See? No matter how dopey or simplistic your comment, I post it when you don’t advocate killing cops.

  2. Harry

    Can you please elaborate as to what these criminal charges are that witnesses for the defense are being threatened with on a routine basis? Is it against the law in all jurisdictions across the country to testify for the defense? I don’t understand what this.

    1. SHG Post author

      There is no actual crime being committed, just the threat to sufficiently scare witnesses for the defense so they refuse to testify out of fear that they might be prosecuted for perjury or obstruction.

      You’re obviously not a lawyer. Just out of interest, how did you find your way here?

      1. Josh

        I am not a lawyer either. In fact being a soil scientist i am pretty far removed from being one. If you are interested (you probably aren’t) i found my way here through Ken at Popehat and Kevin at Lowering the Bar, i read all of these daily (or at least look at them Popehat is quiet as of late).

        Being from Australia i don’t know why i am interested in American legal news but i find the topic fascinating (in comparison to Australian legal news which is boring), and your writing style is both engaging and informative.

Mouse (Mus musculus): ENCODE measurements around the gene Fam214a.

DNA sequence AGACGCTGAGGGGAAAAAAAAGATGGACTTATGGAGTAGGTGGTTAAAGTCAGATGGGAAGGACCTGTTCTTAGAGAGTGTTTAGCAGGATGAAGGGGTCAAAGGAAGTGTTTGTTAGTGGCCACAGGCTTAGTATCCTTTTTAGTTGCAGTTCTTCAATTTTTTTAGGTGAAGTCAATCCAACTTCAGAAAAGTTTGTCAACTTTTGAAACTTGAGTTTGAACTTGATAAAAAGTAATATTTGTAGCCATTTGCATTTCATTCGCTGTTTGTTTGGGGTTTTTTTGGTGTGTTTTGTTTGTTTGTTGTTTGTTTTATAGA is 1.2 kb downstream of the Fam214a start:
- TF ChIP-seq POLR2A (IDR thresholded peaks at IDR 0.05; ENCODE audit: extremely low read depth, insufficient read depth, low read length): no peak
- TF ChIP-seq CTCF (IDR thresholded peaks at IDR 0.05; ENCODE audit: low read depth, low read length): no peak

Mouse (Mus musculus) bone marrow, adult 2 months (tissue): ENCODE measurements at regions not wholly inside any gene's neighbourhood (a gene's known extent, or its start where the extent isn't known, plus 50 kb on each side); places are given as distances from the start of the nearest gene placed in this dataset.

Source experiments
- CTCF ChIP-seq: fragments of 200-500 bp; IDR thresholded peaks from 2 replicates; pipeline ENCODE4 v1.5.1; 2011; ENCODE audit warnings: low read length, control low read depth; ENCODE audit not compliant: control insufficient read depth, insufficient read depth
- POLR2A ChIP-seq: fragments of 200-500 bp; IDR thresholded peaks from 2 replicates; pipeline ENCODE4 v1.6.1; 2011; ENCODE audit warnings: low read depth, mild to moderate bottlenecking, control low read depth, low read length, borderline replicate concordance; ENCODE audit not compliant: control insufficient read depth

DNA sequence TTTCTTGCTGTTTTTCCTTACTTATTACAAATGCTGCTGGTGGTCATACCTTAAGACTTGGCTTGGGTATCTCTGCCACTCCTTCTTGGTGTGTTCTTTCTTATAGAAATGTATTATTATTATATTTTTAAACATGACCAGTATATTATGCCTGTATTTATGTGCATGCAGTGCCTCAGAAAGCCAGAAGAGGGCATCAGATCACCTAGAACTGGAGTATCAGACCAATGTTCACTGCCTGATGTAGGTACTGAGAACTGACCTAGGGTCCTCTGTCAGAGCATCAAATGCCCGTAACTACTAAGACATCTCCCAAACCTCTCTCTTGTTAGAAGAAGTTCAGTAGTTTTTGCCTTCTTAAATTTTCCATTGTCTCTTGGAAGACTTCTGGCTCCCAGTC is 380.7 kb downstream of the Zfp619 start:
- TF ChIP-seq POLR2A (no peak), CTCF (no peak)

ps. i know you didn’t ask me but i could not help myself

        1. SHG Post author

          No, I very much appreciate your letting me know. Ken and I need to have a chat. Kevin is busy on his Naked Sasquatch Book Tour, so there’s nothing I can do about him.

      2. Harry

        I can’t remember how I found your site but it was probably from a link in one of the civil liberties related blogs that I regularly read such as “Turley” or “A Public Defender.” Most likely “A Public Defender” now that I think about it.

  3. Charlesmorrison

    Out of curiosity, have you ever been able to use these visits to your advantage on redirect? Has the opportunity ever presented itself with a judge that would allow it? You can’t bolster your own witness’ credibility, but if the government tears into their credibility, you can rehab.

    I’m sure federal judges are little more versed on such things, but, as a state guy, my experience is that impeachment and rehab evidence rulings are a crapshoot.